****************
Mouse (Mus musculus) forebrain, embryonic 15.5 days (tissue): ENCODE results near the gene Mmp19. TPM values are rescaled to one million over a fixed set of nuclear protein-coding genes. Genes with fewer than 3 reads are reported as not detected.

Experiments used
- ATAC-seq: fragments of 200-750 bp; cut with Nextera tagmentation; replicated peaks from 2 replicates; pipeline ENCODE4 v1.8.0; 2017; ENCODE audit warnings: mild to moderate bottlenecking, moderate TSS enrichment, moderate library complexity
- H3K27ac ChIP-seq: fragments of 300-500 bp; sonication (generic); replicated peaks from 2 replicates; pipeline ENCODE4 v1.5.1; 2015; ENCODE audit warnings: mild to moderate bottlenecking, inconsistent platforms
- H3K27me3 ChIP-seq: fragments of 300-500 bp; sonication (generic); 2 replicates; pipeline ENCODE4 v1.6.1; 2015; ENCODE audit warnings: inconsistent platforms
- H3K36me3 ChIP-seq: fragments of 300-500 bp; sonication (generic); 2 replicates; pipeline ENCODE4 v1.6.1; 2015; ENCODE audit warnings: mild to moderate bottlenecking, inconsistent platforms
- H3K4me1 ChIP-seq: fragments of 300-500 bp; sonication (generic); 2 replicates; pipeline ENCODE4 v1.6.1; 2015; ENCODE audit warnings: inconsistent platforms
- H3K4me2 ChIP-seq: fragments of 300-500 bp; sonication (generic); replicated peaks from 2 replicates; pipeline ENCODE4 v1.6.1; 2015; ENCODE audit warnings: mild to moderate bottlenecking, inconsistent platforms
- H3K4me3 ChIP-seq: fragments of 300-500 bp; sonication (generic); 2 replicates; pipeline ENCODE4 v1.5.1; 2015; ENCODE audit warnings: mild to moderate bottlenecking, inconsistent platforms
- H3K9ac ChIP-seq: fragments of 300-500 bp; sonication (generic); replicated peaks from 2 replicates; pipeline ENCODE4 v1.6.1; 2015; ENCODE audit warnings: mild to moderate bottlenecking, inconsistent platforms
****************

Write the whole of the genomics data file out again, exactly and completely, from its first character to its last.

Mouse (Mus musculus) forebrain, embryonic 15.5 days (tissue): ENCODE results near the gene Mmp19. TPM values are rescaled to one million over a fixed set of nuclear protein-coding genes. Genes with fewer than 3 reads are reported as not detected.

Experiments used
- ATAC-seq: fragments of 200-750 bp; cut with Nextera tagmentation; replicated peaks from 2 replicates; pipeline ENCODE4 v1.8.0; 2017; ENCODE audit warnings: mild to moderate bottlenecking, moderate TSS enrichment, moderate library complexity
- H3K27ac ChIP-seq: fragments of 300-500 bp; sonication (generic); replicated peaks from 2 replicates; pipeline ENCODE4 v1.5.1; 2015; ENCODE audit warnings: mild to moderate bottlenecking, inconsistent platforms
- H3K27me3 ChIP-seq: fragments of 300-500 bp; sonication (generic); 2 replicates; pipeline ENCODE4 v1.6.1; 2015; ENCODE audit warnings: inconsistent platforms
- H3K36me3 ChIP-seq: fragments of 300-500 bp; sonication (generic); 2 replicates; pipeline ENCODE4 v1.6.1; 2015; ENCODE audit warnings: mild to moderate bottlenecking, inconsistent platforms
- H3K4me1 ChIP-seq: fragments of 300-500 bp; sonication (generic); 2 replicates; pipeline ENCODE4 v1.6.1; 2015; ENCODE audit warnings: inconsistent platforms
- H3K4me2 ChIP-seq: fragments of 300-500 bp; sonication (generic); replicated peaks from 2 replicates; pipeline ENCODE4 v1.6.1; 2015; ENCODE audit warnings: mild to moderate bottlenecking, inconsistent platforms
- H3K4me3 ChIP-seq: fragments of 300-500 bp; sonication (generic); 2 replicates; pipeline ENCODE4 v1.5.1; 2015; ENCODE audit warnings: mild to moderate bottlenecking, inconsistent platforms
- H3K9ac ChIP-seq: fragments of 300-500 bp; sonication (generic); replicated peaks from 2 replicates; pipeline ENCODE4 v1.6.1; 2015; ENCODE audit warnings: mild to moderate bottlenecking, inconsistent platforms